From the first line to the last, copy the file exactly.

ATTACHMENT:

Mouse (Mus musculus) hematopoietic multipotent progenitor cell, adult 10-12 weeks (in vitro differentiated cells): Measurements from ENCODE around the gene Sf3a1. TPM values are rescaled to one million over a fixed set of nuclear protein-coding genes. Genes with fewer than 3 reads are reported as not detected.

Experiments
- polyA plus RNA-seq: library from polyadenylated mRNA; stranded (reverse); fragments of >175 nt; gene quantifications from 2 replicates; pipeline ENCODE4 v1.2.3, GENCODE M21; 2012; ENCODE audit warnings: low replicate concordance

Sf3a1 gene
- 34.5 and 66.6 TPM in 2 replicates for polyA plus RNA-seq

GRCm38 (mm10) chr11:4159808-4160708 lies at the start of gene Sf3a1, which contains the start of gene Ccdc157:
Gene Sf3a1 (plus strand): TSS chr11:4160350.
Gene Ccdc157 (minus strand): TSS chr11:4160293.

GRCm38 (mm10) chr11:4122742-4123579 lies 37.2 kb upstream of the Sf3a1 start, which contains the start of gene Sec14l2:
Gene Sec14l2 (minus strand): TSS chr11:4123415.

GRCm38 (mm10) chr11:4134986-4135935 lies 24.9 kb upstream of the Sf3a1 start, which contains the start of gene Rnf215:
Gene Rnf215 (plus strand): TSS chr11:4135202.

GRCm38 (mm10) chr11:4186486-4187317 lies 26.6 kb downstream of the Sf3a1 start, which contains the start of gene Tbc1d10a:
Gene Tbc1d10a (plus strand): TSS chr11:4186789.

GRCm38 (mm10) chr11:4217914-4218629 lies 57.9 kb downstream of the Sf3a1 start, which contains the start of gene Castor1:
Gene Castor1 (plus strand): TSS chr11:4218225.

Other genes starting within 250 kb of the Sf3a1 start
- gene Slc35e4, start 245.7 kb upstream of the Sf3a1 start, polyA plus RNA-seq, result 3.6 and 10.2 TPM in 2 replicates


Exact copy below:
Mouse (Mus musculus) hematopoietic multipotent progenitor cell, adult 10-12 weeks (in vitro differentiated cells): Measurements from ENCODE around the gene Sf3a1. TPM values are rescaled to one million over a fixed set of nuclear protein-coding genes. Genes with fewer than 3 reads are reported as not detected.

Experiments
- polyA plus RNA-seq: library from polyadenylated mRNA; stranded (reverse); fragments of >175 nt; gene quantifications from 2 replicates; pipeline ENCODE4 v1.2.3, GENCODE M21; 2012; ENCODE audit warnings: low replicate concordance

Sf3a1 gene
- 34.5 and 66.6 TPM in 2 replicates for polyA plus RNA-seq

GRCm38 (mm10) chr11:4159808-4160708 lies at the start of gene Sf3a1, which contains the start of gene Ccdc157:
Gene Sf3a1 (plus strand): TSS chr11:4160350.
Gene Ccdc157 (minus strand): TSS chr11:4160293.

GRCm38 (mm10) chr11:4122742-4123579 lies 37.2 kb upstream of the Sf3a1 start, which contains the start of gene Sec14l2:
Gene Sec14l2 (minus strand): TSS chr11:4123415.

GRCm38 (mm10) chr11:4134986-4135935 lies 24.9 kb upstream of the Sf3a1 start, which contains the start of gene Rnf215:
Gene Rnf215 (plus strand): TSS chr11:4135202.

GRCm38 (mm10) chr11:4186486-4187317 lies 26.6 kb downstream of the Sf3a1 start, which contains the start of gene Tbc1d10a:
Gene Tbc1d10a (plus strand): TSS chr11:4186789.

GRCm38 (mm10) chr11:4217914-4218629 lies 57.9 kb downstream of the Sf3a1 start, which contains the start of gene Castor1:
Gene Castor1 (plus strand): TSS chr11:4218225.

Other genes starting within 250 kb of the Sf3a1 start
- gene Slc35e4, start 245.7 kb upstream of the Sf3a1 start, polyA plus RNA-seq, result 3.6 and 10.2 TPM in 2 replicates